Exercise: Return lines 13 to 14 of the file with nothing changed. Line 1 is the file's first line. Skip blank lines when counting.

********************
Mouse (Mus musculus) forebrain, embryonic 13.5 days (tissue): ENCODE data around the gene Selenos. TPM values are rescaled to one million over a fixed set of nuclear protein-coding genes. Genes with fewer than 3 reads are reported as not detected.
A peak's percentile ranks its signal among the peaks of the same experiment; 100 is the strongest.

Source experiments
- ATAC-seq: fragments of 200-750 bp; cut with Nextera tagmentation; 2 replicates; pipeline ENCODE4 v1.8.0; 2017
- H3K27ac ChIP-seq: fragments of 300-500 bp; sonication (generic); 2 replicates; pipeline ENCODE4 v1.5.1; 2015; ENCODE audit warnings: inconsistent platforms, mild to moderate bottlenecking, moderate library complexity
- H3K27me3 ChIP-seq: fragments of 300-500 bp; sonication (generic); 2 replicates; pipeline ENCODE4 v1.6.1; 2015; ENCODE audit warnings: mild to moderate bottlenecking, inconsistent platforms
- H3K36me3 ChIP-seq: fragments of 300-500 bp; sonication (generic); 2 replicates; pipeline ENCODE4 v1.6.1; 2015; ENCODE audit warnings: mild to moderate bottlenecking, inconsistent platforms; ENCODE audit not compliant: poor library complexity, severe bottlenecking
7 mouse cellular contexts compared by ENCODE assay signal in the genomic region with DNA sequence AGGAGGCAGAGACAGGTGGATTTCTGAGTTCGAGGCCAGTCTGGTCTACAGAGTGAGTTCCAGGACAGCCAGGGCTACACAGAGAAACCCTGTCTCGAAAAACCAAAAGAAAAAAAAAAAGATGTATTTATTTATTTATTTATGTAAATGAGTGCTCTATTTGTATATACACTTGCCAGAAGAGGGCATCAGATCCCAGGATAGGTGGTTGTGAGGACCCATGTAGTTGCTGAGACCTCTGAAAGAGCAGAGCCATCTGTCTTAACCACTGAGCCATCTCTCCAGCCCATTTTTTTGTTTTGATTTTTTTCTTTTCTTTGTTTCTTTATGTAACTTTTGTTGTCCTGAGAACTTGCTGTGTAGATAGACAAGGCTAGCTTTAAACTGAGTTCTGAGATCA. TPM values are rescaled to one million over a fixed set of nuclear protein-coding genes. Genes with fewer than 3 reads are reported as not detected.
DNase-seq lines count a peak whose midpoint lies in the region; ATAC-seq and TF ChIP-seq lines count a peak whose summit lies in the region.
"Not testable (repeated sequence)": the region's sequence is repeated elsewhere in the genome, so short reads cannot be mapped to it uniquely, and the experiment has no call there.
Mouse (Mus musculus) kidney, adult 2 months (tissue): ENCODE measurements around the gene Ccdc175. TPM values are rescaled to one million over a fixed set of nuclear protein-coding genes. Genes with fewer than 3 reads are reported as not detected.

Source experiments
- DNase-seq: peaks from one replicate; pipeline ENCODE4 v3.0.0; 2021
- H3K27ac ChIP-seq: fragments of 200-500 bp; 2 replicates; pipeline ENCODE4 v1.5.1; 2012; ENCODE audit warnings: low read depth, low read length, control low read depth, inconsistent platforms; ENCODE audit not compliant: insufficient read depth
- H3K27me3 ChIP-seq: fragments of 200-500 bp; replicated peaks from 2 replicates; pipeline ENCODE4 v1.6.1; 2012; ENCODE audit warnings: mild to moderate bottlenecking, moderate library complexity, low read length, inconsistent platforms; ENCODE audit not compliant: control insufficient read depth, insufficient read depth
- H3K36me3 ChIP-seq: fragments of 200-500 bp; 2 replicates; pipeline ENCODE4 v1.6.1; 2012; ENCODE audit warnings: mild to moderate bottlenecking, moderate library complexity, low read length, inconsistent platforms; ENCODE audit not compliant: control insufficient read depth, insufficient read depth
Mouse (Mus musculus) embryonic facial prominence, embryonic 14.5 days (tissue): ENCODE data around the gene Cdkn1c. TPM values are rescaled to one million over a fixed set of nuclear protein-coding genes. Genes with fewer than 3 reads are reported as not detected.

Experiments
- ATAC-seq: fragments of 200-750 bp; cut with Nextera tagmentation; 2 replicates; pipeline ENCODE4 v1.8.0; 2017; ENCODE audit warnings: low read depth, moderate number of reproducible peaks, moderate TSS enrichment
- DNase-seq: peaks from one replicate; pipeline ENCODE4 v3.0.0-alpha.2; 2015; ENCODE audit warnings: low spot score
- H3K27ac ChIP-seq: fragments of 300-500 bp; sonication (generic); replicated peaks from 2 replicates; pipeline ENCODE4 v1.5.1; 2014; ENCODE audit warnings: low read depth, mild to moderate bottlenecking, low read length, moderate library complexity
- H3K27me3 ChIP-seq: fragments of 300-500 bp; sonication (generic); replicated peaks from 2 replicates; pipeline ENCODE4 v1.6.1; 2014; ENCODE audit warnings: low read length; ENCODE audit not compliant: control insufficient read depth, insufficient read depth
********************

- DNase-seq: peaks from one replicate; pipeline ENCODE4 v3.0.0; 2021
- H3K27ac ChIP-seq: fragments of 200-500 bp; 2 replicates; pipeline ENCODE4 v1.5.1; 2012; ENCODE audit warnings: low read depth, low read length, control low read depth, inconsistent platforms; ENCODE audit not compliant: insufficient read depth